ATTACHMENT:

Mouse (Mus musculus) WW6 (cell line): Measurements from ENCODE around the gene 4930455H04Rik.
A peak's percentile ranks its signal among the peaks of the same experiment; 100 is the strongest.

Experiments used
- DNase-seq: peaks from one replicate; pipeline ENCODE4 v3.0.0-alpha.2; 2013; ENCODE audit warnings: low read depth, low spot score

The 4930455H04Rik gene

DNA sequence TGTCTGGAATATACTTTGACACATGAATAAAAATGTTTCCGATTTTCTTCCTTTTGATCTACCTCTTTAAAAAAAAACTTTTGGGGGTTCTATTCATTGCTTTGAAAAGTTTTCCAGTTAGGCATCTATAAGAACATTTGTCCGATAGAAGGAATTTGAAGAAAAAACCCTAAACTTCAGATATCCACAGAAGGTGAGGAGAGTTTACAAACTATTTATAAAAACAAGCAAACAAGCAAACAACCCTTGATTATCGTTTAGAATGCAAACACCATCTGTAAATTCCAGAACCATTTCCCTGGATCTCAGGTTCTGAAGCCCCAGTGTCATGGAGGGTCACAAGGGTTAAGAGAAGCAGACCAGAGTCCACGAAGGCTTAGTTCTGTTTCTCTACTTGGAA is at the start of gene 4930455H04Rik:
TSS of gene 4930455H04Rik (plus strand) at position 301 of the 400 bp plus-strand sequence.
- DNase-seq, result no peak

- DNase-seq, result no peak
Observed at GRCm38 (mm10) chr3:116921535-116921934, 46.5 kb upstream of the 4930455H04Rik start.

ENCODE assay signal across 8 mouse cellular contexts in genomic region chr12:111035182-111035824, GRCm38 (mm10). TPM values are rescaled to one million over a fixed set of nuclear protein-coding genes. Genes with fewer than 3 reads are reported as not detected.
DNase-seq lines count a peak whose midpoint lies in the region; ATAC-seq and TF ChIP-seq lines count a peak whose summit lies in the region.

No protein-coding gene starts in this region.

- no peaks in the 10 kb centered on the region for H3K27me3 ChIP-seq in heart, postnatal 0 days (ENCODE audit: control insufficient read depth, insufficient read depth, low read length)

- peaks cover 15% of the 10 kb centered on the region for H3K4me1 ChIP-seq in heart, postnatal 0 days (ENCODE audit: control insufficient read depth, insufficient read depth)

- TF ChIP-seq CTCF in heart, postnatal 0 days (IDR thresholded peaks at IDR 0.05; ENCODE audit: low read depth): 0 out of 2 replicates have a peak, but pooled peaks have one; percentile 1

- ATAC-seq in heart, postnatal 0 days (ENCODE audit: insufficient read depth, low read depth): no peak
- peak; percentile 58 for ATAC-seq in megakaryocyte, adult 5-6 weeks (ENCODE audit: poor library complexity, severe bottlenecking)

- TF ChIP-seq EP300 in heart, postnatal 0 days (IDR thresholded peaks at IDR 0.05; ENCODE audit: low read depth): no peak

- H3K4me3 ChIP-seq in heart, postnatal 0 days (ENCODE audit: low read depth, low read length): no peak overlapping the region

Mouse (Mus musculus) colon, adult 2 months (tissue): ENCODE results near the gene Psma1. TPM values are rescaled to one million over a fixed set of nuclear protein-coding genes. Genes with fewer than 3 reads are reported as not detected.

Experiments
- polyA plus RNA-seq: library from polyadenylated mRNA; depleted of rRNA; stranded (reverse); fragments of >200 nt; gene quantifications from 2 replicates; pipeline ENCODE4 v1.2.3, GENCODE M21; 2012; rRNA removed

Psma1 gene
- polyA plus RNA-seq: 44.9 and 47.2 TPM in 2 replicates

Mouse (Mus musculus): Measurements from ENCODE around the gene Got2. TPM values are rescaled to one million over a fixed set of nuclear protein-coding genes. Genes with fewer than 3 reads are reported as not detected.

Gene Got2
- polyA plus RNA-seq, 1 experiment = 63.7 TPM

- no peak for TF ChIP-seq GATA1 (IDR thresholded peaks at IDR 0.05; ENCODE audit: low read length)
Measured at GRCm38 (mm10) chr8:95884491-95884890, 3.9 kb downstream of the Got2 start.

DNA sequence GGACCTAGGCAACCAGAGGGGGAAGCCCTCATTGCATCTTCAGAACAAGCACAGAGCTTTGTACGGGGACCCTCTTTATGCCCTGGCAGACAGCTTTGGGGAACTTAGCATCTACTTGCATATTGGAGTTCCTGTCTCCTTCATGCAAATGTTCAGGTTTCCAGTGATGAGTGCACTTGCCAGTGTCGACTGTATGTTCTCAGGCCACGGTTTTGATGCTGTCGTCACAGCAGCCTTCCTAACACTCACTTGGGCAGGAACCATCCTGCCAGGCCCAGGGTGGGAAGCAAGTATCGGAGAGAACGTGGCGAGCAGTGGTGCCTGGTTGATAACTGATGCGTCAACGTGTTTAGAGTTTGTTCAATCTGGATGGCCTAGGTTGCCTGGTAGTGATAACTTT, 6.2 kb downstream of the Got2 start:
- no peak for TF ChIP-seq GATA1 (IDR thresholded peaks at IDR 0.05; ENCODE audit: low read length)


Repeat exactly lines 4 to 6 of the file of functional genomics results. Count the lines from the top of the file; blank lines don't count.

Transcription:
- DNase-seq: peaks from one replicate; pipeline ENCODE4 v3.0.0-alpha.2; 2013; ENCODE audit warnings: low read depth, low spot score

The 4930455H04Rik gene

DNA sequence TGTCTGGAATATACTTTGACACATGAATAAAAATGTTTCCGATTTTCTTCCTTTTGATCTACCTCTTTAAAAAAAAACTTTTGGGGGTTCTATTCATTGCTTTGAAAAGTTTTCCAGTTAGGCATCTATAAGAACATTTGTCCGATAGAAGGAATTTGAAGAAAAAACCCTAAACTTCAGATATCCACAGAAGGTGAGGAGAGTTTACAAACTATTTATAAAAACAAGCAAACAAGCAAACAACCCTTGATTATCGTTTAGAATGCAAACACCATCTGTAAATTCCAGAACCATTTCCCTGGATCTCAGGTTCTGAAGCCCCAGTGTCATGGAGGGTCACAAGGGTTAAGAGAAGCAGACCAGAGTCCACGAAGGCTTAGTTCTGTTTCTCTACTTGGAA is at the start of gene 4930455H04Rik: